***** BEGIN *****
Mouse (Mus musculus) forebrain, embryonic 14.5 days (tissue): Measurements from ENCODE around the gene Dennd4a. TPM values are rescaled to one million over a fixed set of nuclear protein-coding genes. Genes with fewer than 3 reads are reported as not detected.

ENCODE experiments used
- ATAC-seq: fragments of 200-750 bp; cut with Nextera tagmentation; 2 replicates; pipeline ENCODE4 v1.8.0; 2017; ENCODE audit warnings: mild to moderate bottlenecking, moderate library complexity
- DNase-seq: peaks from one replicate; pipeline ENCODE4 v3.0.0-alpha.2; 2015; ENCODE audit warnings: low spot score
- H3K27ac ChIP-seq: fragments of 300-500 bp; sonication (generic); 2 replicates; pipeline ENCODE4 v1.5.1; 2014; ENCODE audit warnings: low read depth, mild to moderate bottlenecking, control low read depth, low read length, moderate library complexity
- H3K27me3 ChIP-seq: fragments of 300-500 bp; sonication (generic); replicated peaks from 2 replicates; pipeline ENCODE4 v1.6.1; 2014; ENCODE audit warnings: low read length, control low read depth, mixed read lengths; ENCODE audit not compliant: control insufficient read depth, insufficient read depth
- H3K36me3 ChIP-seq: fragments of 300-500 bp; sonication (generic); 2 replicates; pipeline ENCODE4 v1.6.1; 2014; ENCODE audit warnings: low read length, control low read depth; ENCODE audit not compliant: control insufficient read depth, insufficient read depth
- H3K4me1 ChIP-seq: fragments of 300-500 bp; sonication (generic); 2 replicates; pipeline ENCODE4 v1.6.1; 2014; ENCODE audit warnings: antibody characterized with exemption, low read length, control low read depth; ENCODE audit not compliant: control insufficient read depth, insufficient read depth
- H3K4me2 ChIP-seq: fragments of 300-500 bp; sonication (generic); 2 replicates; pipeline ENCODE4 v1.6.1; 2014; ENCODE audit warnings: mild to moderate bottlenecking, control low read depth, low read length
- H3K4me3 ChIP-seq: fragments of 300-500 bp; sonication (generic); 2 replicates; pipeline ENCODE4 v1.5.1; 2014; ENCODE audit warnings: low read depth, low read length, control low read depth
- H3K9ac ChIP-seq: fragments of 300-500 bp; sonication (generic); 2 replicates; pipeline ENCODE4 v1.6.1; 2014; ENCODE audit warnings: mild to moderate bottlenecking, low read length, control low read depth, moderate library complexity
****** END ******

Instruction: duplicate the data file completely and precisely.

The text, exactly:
Mouse (Mus musculus) forebrain, embryonic 14.5 days (tissue): Measurements from ENCODE around the gene Dennd4a. TPM values are rescaled to one million over a fixed set of nuclear protein-coding genes. Genes with fewer than 3 reads are reported as not detected.

ENCODE experiments used
- ATAC-seq: fragments of 200-750 bp; cut with Nextera tagmentation; 2 replicates; pipeline ENCODE4 v1.8.0; 2017; ENCODE audit warnings: mild to moderate bottlenecking, moderate library complexity
- DNase-seq: peaks from one replicate; pipeline ENCODE4 v3.0.0-alpha.2; 2015; ENCODE audit warnings: low spot score
- H3K27ac ChIP-seq: fragments of 300-500 bp; sonication (generic); 2 replicates; pipeline ENCODE4 v1.5.1; 2014; ENCODE audit warnings: low read depth, mild to moderate bottlenecking, control low read depth, low read length, moderate library complexity
- H3K27me3 ChIP-seq: fragments of 300-500 bp; sonication (generic); replicated peaks from 2 replicates; pipeline ENCODE4 v1.6.1; 2014; ENCODE audit warnings: low read length, control low read depth, mixed read lengths; ENCODE audit not compliant: control insufficient read depth, insufficient read depth
- H3K36me3 ChIP-seq: fragments of 300-500 bp; sonication (generic); 2 replicates; pipeline ENCODE4 v1.6.1; 2014; ENCODE audit warnings: low read length, control low read depth; ENCODE audit not compliant: control insufficient read depth, insufficient read depth
- H3K4me1 ChIP-seq: fragments of 300-500 bp; sonication (generic); 2 replicates; pipeline ENCODE4 v1.6.1; 2014; ENCODE audit warnings: antibody characterized with exemption, low read length, control low read depth; ENCODE audit not compliant: control insufficient read depth, insufficient read depth
- H3K4me2 ChIP-seq: fragments of 300-500 bp; sonication (generic); 2 replicates; pipeline ENCODE4 v1.6.1; 2014; ENCODE audit warnings: mild to moderate bottlenecking, control low read depth, low read length
- H3K4me3 ChIP-seq: fragments of 300-500 bp; sonication (generic); 2 replicates; pipeline ENCODE4 v1.5.1; 2014; ENCODE audit warnings: low read depth, low read length, control low read depth
- H3K9ac ChIP-seq: fragments of 300-500 bp; sonication (generic); 2 replicates; pipeline ENCODE4 v1.6.1; 2014; ENCODE audit warnings: mild to moderate bottlenecking, low read length, control low read depth, moderate library complexity